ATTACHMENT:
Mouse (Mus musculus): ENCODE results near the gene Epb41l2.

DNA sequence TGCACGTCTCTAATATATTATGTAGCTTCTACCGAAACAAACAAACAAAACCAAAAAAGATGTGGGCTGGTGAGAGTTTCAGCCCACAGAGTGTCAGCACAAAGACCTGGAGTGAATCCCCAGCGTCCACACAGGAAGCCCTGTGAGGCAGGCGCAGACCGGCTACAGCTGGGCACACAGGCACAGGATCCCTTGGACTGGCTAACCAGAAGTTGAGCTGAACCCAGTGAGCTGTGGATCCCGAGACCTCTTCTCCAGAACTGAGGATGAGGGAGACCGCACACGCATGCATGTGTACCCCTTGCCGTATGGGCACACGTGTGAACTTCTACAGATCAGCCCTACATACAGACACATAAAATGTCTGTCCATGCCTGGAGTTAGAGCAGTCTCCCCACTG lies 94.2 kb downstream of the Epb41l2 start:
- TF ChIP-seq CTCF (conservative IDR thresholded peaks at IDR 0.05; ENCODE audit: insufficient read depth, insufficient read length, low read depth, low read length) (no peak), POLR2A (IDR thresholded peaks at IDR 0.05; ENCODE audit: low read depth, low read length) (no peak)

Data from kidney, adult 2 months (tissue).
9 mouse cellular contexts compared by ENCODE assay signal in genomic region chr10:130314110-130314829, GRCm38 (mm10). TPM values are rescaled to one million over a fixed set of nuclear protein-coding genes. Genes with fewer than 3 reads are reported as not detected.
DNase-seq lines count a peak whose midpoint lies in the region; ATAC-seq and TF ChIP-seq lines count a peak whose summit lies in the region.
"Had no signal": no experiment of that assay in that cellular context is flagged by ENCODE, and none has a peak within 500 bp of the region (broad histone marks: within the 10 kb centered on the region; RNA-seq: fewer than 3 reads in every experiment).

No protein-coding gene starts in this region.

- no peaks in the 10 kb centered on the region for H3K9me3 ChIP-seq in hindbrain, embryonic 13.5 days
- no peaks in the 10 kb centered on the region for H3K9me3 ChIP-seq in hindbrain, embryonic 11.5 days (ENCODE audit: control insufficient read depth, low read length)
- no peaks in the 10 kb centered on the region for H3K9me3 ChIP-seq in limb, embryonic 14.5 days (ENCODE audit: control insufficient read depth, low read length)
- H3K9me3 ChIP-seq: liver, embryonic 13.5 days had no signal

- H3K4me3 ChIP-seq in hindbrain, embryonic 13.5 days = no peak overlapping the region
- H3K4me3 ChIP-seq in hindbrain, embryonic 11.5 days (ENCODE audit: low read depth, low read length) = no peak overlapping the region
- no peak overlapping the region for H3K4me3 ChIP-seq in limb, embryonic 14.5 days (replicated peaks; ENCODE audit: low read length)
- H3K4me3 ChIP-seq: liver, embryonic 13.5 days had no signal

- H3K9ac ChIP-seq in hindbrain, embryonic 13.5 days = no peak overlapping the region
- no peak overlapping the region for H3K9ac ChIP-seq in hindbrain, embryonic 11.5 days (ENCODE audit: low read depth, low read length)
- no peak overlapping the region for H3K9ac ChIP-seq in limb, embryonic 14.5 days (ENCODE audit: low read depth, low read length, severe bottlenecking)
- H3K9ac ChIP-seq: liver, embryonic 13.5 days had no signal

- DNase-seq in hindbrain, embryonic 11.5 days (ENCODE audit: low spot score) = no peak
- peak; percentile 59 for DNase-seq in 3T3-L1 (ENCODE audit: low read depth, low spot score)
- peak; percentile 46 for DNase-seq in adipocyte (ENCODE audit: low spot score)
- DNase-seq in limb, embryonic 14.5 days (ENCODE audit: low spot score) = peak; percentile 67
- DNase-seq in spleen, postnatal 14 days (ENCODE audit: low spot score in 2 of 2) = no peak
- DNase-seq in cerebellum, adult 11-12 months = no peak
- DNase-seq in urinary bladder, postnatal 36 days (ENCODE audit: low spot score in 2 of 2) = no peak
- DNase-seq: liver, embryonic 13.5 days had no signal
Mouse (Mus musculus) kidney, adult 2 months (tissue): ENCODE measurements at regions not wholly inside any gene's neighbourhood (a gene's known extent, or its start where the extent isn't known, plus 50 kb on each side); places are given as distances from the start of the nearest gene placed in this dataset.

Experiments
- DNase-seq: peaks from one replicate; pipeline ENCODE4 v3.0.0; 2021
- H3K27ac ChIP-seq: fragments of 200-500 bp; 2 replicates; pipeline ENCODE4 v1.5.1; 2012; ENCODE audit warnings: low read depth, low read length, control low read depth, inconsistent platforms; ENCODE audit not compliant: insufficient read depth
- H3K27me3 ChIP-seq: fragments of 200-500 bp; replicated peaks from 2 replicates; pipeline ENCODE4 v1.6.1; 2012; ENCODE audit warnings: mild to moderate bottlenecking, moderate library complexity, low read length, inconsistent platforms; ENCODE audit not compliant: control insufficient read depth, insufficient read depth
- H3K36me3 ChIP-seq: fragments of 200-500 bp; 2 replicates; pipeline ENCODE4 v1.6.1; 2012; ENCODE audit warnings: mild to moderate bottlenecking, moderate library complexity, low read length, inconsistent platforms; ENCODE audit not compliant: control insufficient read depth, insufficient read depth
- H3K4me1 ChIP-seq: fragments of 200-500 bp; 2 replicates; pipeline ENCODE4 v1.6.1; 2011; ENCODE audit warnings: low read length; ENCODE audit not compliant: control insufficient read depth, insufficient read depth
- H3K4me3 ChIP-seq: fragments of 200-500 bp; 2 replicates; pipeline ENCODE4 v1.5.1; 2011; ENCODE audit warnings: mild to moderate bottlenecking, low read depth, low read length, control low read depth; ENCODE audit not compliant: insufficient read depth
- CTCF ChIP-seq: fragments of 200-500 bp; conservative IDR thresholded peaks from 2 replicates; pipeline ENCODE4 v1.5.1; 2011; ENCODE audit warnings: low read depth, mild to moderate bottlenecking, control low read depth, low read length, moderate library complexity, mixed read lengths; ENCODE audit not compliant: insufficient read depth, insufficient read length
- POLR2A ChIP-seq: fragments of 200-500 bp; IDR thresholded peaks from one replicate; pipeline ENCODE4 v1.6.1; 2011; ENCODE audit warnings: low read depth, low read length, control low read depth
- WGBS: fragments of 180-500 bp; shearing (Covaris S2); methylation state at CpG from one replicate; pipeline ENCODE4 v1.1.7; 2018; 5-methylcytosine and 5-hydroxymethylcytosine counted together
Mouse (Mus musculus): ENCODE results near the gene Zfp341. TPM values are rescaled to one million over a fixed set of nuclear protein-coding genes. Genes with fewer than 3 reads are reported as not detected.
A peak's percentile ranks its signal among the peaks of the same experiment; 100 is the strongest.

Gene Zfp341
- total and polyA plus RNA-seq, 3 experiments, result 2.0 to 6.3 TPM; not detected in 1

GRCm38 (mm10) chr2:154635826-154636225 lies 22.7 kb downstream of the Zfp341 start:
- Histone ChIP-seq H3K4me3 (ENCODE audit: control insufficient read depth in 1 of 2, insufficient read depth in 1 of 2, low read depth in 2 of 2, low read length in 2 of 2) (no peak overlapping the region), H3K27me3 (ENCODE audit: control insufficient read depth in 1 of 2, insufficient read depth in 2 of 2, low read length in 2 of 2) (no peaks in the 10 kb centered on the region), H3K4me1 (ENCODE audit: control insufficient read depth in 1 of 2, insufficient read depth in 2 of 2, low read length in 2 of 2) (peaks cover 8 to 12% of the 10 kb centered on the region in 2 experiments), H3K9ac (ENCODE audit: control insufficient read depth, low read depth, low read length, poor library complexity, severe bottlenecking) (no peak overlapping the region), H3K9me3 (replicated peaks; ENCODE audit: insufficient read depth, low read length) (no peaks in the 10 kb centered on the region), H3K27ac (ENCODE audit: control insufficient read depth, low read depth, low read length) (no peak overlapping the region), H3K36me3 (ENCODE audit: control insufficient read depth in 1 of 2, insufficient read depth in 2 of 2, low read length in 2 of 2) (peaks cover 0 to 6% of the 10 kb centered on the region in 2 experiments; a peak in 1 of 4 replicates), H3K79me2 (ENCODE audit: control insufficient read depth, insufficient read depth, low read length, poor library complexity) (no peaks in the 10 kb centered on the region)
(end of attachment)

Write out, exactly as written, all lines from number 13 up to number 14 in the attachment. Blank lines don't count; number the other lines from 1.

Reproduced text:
- H3K4me3 ChIP-seq in hindbrain, embryonic 13.5 days = no peak overlapping the region
- H3K4me3 ChIP-seq in hindbrain, embryonic 11.5 days (ENCODE audit: low read depth, low read length) = no peak overlapping the region